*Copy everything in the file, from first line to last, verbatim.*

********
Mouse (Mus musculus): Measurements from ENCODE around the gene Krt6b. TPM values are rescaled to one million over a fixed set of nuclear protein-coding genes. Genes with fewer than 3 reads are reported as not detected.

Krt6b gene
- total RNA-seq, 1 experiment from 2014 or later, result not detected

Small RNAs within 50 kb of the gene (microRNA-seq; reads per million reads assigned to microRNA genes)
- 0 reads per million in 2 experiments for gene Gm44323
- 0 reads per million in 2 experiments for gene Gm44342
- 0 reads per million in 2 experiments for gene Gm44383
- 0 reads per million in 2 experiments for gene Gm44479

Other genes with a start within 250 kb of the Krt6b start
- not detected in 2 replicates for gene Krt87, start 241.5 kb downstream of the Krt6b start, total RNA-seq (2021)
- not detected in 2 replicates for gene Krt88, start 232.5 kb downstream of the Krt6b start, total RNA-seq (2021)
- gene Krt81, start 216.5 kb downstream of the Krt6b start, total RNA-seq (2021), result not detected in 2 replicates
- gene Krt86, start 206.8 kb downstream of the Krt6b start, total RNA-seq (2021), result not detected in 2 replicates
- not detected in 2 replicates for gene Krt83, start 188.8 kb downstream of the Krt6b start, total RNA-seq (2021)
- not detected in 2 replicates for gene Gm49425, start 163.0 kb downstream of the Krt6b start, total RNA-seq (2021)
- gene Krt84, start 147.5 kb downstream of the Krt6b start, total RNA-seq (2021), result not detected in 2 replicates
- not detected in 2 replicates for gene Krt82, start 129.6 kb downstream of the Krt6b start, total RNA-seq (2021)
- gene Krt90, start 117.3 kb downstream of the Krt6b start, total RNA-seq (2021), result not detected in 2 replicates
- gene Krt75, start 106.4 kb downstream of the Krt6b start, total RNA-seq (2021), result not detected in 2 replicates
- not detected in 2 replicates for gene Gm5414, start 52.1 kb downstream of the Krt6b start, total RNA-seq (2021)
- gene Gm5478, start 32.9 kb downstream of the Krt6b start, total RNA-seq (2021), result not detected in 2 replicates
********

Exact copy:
Mouse (Mus musculus): Measurements from ENCODE around the gene Krt6b. TPM values are rescaled to one million over a fixed set of nuclear protein-coding genes. Genes with fewer than 3 reads are reported as not detected.

Krt6b gene
- total RNA-seq, 1 experiment from 2014 or later, result not detected

Small RNAs within 50 kb of the gene (microRNA-seq; reads per million reads assigned to microRNA genes)
- 0 reads per million in 2 experiments for gene Gm44323
- 0 reads per million in 2 experiments for gene Gm44342
- 0 reads per million in 2 experiments for gene Gm44383
- 0 reads per million in 2 experiments for gene Gm44479

Other genes with a start within 250 kb of the Krt6b start
- not detected in 2 replicates for gene Krt87, start 241.5 kb downstream of the Krt6b start, total RNA-seq (2021)
- not detected in 2 replicates for gene Krt88, start 232.5 kb downstream of the Krt6b start, total RNA-seq (2021)
- gene Krt81, start 216.5 kb downstream of the Krt6b start, total RNA-seq (2021), result not detected in 2 replicates
- gene Krt86, start 206.8 kb downstream of the Krt6b start, total RNA-seq (2021), result not detected in 2 replicates
- not detected in 2 replicates for gene Krt83, start 188.8 kb downstream of the Krt6b start, total RNA-seq (2021)
- not detected in 2 replicates for gene Gm49425, start 163.0 kb downstream of the Krt6b start, total RNA-seq (2021)
- gene Krt84, start 147.5 kb downstream of the Krt6b start, total RNA-seq (2021), result not detected in 2 replicates
- not detected in 2 replicates for gene Krt82, start 129.6 kb downstream of the Krt6b start, total RNA-seq (2021)
- gene Krt90, start 117.3 kb downstream of the Krt6b start, total RNA-seq (2021), result not detected in 2 replicates
- gene Krt75, start 106.4 kb downstream of the Krt6b start, total RNA-seq (2021), result not detected in 2 replicates
- not detected in 2 replicates for gene Gm5414, start 52.1 kb downstream of the Krt6b start, total RNA-seq (2021)
- gene Gm5478, start 32.9 kb downstream of the Krt6b start, total RNA-seq (2021), result not detected in 2 replicates